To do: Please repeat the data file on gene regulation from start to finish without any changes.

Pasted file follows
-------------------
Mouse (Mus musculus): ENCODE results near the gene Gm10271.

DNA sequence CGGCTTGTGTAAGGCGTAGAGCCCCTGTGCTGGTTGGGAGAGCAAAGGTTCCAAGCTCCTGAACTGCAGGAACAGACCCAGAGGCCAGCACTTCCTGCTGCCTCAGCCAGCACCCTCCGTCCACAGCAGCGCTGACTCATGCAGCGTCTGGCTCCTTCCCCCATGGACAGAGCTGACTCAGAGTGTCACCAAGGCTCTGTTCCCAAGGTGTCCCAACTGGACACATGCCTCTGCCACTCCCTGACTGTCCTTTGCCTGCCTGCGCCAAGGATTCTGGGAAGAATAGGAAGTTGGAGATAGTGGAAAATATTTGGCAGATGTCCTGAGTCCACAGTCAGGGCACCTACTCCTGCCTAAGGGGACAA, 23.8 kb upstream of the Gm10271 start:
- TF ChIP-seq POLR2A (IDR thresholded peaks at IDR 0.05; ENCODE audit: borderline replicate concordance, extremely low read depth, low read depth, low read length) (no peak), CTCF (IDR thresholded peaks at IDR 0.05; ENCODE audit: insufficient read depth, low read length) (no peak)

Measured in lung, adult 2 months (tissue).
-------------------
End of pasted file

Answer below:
Mouse (Mus musculus): ENCODE results near the gene Gm10271.

DNA sequence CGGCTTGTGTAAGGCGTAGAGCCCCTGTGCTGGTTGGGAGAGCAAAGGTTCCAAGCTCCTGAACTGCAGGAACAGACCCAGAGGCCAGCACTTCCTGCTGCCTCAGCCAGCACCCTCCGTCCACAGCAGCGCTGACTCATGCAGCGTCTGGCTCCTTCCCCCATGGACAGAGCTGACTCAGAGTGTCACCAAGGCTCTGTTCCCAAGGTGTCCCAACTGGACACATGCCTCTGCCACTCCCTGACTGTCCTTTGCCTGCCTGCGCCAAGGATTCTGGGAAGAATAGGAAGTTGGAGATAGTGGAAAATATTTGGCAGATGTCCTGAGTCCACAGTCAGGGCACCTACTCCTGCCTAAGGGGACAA, 23.8 kb upstream of the Gm10271 start:
- TF ChIP-seq POLR2A (IDR thresholded peaks at IDR 0.05; ENCODE audit: borderline replicate concordance, extremely low read depth, low read depth, low read length) (no peak), CTCF (IDR thresholded peaks at IDR 0.05; ENCODE audit: insufficient read depth, low read length) (no peak)

Measured in lung, adult 2 months (tissue).